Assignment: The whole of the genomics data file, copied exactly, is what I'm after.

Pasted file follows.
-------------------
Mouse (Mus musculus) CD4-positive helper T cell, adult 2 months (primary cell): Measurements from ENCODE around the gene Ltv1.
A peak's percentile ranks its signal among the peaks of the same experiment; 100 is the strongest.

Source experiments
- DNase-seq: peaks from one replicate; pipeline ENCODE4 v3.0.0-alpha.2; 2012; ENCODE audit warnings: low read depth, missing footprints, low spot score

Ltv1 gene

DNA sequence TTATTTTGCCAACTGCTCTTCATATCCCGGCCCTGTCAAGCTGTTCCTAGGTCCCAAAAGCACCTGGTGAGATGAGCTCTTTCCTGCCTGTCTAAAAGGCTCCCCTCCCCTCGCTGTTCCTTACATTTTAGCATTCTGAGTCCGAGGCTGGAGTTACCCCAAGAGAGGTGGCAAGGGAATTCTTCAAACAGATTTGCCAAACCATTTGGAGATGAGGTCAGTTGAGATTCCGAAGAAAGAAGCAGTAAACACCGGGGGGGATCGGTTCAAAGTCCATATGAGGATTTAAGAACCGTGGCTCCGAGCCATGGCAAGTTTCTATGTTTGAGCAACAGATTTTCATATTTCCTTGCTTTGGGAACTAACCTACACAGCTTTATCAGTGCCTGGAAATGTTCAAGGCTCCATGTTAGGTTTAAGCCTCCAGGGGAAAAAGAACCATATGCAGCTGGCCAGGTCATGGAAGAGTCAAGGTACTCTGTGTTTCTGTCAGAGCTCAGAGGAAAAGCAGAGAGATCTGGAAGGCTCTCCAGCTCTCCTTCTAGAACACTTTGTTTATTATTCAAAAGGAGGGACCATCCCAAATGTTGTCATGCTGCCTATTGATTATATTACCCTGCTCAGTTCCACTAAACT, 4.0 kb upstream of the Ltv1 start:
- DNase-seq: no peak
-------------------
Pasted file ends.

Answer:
Mouse (Mus musculus) CD4-positive helper T cell, adult 2 months (primary cell): Measurements from ENCODE around the gene Ltv1.
A peak's percentile ranks its signal among the peaks of the same experiment; 100 is the strongest.

Source experiments
- DNase-seq: peaks from one replicate; pipeline ENCODE4 v3.0.0-alpha.2; 2012; ENCODE audit warnings: low read depth, missing footprints, low spot score

Ltv1 gene

DNA sequence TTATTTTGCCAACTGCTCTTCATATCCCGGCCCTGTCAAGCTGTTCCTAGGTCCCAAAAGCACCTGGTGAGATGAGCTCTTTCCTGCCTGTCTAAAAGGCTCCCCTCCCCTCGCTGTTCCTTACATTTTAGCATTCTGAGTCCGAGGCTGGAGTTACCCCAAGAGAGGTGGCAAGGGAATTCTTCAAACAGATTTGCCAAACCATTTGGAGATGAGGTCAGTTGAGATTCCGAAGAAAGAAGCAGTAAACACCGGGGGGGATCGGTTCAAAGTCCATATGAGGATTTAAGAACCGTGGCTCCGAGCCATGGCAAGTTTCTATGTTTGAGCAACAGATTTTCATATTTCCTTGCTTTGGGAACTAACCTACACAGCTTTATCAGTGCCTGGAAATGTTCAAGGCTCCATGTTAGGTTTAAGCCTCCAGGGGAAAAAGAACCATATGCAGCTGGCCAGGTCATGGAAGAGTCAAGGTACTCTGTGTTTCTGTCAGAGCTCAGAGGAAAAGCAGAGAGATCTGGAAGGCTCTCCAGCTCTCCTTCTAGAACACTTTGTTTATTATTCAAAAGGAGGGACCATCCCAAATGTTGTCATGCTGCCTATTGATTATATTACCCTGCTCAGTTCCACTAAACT, 4.0 kb upstream of the Ltv1 start:
- DNase-seq: no peak